Finding time to clean your firearm can be a challenge, but there are two main reasons why you should make time, according to Adam Avitabile, Safariland’s Category Director for Firearm Accessories. “You want to make sure your firearm works, and to make sure the bullet goes where you intend it to.” For example, debris that gets in the barrel and affects the flight path of the bullet can certainly have unwanted consequences.
Avitabile knows what it’s like to be busy, and when it comes to cleaning his firearms, says, “I try to find the quickest, easiest way to get it done.” He’s outlined a series of step-by-step firearm cleaning tips to improve your efficiency.
Step 1: Supplies
To start, gather all your supplies. If you’ve just bought your first firearm, consider buying a cleaning kit for your gun type. A kit is cost-efficient, and your supplies will be organized in a durable container that is convenient to store and transport. If you already have a kit, it’s easy to replenish cleaning and maintenance supplies as needed.
These following steps are specific to cleaning a 9mm Glock 34 (Gen 4), and should be adapted according to your handgun.
Step 2: Safety
The second step is to be sure to do your firearm safety checks, and confirm your gun is not loaded.
Step 3: Wipe and Disassemble
“Before I get started I use a plain dry cloth to wipe the gun down to get all the loose dirt off,” says Avitabile. “When you start adding liquids to the loose dirt, you just end up with clumpy mud.”
Next, disassemble your gun. It’s a good idea to have your owner’s manual handy for reference to brush up on your firearm’s mechanics.
Step 4: Barrel
“I soak the inside the barrel and let it sit while I clean the rest of the gun, so that the solvents can break down all the fouling inside the barrel,” advises Avitabile. Use KleenBore No. 10 Gun Cleaning Solvent or Break Free CLP aerosol or liquid, and finish with a few drops of Break Free CLP on a Cotton Gun Cleaning Patch. If a more thorough cleaning is necessary, liberally coat the barrel and let it soak into the bore overnight.
Step 5: Moving Parts
Instead of covering the firearm with cleaner and scrubbing with a brush, Avitable recommends wrapping a CLP Multi-surface Wipe around a Nylon Bristle Gun Brush and using it to scrub the slide, and clean wherever there is carbon buildup. A Bronze Bristle Gun Brush can be used in cases of extensive buildup.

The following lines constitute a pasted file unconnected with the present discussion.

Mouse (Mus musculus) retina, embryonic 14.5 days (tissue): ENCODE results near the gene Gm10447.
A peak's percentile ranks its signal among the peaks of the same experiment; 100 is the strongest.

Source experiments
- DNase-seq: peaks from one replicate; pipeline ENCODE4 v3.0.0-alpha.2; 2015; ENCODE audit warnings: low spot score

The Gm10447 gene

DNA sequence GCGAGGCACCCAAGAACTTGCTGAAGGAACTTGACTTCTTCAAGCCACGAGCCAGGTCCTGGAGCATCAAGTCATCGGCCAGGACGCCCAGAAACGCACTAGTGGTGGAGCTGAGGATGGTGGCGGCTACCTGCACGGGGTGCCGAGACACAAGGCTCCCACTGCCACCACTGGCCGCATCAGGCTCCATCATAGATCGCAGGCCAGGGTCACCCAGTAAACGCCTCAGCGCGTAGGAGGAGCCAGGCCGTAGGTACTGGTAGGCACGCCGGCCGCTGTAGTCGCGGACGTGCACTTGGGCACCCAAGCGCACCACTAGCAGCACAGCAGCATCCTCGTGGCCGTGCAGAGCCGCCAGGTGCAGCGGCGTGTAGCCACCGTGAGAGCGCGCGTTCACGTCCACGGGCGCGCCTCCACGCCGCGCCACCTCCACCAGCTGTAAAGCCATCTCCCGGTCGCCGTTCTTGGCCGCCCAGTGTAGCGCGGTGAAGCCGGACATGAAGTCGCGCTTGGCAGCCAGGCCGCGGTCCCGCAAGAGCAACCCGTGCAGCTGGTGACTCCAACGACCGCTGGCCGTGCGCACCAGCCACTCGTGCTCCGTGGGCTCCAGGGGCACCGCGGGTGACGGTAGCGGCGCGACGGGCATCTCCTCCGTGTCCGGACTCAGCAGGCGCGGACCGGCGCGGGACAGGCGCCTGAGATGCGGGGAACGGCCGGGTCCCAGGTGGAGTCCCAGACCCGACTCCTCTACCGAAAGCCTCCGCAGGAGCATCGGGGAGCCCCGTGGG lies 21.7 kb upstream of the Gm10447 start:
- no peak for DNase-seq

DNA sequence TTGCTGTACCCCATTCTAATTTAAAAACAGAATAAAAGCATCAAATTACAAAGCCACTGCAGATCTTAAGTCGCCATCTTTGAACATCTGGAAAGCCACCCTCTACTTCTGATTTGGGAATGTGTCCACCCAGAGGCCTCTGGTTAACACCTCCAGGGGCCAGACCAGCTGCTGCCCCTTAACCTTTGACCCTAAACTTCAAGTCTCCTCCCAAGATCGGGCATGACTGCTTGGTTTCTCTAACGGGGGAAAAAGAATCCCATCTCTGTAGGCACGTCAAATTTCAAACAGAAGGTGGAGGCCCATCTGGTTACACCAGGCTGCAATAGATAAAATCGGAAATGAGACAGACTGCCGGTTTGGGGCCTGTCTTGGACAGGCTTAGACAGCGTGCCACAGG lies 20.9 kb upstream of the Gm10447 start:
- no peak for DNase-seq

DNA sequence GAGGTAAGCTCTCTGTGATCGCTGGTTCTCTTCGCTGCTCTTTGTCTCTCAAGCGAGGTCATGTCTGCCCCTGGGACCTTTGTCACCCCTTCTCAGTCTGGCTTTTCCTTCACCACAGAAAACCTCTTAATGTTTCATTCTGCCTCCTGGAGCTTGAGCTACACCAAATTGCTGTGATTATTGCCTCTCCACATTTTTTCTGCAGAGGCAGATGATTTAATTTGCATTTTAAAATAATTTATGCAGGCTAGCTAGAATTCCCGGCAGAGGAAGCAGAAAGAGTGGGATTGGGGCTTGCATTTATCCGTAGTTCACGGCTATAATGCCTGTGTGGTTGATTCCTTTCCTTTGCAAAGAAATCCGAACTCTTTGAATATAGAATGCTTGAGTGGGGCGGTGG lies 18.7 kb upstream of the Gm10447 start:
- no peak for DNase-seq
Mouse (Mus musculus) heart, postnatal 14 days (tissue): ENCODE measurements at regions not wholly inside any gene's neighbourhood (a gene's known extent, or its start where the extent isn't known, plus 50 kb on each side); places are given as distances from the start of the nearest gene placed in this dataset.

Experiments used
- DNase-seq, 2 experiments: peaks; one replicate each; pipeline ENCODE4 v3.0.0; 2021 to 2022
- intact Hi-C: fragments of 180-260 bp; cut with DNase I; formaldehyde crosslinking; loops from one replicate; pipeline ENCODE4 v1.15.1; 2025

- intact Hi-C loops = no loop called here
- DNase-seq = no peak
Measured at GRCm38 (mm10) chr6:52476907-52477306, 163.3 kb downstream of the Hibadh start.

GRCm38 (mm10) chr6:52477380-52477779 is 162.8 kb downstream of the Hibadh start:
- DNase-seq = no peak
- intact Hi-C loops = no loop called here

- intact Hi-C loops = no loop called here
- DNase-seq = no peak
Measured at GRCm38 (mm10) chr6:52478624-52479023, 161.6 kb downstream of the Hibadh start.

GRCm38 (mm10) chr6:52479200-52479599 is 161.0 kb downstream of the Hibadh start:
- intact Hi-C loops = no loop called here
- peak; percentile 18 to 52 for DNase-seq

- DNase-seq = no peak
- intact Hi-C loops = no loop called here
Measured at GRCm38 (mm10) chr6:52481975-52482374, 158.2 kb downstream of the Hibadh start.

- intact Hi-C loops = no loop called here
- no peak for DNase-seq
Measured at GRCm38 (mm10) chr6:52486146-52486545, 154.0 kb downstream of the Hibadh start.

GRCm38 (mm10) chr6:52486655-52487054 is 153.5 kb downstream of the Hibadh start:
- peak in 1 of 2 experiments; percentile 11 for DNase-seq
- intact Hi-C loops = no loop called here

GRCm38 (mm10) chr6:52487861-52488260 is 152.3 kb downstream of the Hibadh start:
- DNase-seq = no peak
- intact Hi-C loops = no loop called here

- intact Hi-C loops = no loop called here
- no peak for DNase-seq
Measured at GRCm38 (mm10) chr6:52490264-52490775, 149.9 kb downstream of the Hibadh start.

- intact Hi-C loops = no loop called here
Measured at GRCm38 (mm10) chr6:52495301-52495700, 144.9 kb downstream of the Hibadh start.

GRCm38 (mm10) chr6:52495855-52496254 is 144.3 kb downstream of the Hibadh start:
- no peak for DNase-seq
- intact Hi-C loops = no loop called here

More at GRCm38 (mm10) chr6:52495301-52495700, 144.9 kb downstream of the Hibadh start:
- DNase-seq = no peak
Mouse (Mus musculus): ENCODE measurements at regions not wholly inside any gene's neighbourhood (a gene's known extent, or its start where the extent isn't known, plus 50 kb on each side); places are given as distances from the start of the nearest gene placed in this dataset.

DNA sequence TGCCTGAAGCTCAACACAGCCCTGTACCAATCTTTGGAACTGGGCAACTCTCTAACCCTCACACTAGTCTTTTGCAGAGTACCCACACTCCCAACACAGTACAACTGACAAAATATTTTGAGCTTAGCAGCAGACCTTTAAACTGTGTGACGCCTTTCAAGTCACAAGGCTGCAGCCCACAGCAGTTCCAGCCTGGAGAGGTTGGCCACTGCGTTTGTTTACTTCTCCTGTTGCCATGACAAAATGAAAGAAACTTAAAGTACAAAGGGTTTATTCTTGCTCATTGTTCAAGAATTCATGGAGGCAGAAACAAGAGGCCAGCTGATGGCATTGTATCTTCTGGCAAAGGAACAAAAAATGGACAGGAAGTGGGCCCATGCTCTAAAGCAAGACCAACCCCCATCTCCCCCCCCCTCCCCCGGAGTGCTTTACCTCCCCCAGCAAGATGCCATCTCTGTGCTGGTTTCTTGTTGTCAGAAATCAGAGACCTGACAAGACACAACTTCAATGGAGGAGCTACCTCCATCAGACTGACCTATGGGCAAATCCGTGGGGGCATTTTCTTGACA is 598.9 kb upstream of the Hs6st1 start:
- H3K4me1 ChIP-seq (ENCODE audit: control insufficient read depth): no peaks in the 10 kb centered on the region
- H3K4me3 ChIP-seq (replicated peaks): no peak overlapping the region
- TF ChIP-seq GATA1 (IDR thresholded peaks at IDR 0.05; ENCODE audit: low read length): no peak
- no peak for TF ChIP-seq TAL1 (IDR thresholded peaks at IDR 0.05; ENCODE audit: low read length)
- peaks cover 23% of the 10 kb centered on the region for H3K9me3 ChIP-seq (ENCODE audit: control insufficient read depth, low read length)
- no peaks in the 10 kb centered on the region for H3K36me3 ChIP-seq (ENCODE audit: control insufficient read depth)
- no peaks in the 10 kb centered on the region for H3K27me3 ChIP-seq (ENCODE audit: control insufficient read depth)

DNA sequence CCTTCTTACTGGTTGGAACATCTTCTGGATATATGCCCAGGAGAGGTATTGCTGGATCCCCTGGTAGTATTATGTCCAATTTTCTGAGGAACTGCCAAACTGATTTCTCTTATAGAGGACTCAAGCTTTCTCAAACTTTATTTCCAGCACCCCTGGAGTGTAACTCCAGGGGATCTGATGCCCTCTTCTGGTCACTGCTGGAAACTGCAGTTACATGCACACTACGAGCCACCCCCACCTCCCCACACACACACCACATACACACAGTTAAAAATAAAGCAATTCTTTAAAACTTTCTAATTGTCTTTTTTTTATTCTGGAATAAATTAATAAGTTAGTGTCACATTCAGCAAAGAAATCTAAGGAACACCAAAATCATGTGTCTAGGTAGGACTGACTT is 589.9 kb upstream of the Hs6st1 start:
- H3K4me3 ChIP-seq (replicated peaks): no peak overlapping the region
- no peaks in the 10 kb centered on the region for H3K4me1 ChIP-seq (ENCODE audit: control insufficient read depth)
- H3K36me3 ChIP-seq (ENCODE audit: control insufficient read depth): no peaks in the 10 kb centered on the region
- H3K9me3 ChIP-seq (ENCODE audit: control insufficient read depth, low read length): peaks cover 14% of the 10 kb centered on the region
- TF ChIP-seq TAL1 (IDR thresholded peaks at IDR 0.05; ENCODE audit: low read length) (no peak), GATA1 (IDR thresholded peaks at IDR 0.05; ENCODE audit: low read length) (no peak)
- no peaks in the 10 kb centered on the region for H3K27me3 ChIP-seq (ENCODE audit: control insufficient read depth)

When all the parts have been sufficiently cleaned with the brush, use a clean cloth to thoroughly wipe them down. Repeat the process until any traces of carbon have been removed.
Step 6: Back to the barrel
When you return to cleaning the barrel, Avitabile favors using two rods, one with the patch holder on it, and one with the brush, so you don’t have to constantly switch between the patch and the brush.
Now that the barrel has had a chance to soak, attach the appropriate size Bore Brush to a Cleaning Rod and in one smooth motion, run it through the chamber side and pull it back through until the brush clears the chamber. Don’t stop the brush until it exits in the same direction as a bullet would, as stopping or changing directions mid-stroke could damage the rifling or the bore. Repeat for five passes.
If you are using one rod, swap the brush for the correct Bore Cleaning Jag, apply the properly sized Cotton Gun Cleaning Patch, and push it through the barrel from the chamber side. Replace the patch and repeat. If the patch comes out clean, the barrel is done. If not, re-apply Break Free CLP and repeat the process until the second patch is clean.
Protect the metal by putting one drop on either side of a clean patch and run it through the barrel. If storing the firearm for a long period of time, soak a patch with Break Free® Collector® and push it through the barrel. When removing a firearm from long-term storage, push a couple dry patches through before heading out to the range.
Step 7: Lube
“I like to use a Precision Shooter® to apply lube,” says Avitabile. The Break Free® LP Precision Shooter® is ideal for applying drops wherever you see wear on the barrel or the handgun. Add a little Break Free LP Lubricant/Preservative on wear marks, because that indicates where there’s a lot of friction.
Handguns with only a handful of rounds will show metal-on-metal wear, so it’s generally easy to spot. When lubing a brand new gun, however, make sure to put a drop or two on the guides, on the frame where the slide connects, as well as the inside of the slide where it rubs against the chamber. As always: don’t overdo it, or the lube will just attract more dirt.
As with the barrel, apply Break Free Collector if the firearm is about to go into long-term storage.
Step 8: Reassemble
To reassemble, build the handgun in the opposite order that it was disassembled. When complete, run a function test to ensure everything is working properly.
First, check the chamber to be sure that the firearm is unloaded. Then, cycle the slide, depress the safety (if there is one), point the barrel in a safe direction, and pull the trigger. The hammer or striker should fall, and the gun should ‘click’.
While still holding down the trigger cycle the slide again, then release the trigger and feel for the reset.
If the handgun has a safety, engage it and attempt to pull the trigger. Repeat the process for any grip or trigger safeties. Obviously, nothing should happen when the trigger is pulled.
For his final tip, Adam says, “After I’ve put it together I’ll use a silicone cloth to wipe down the outside of the slide, to take all the fingerprints off, stop the gun from getting rusty and keep it nice and shiny.”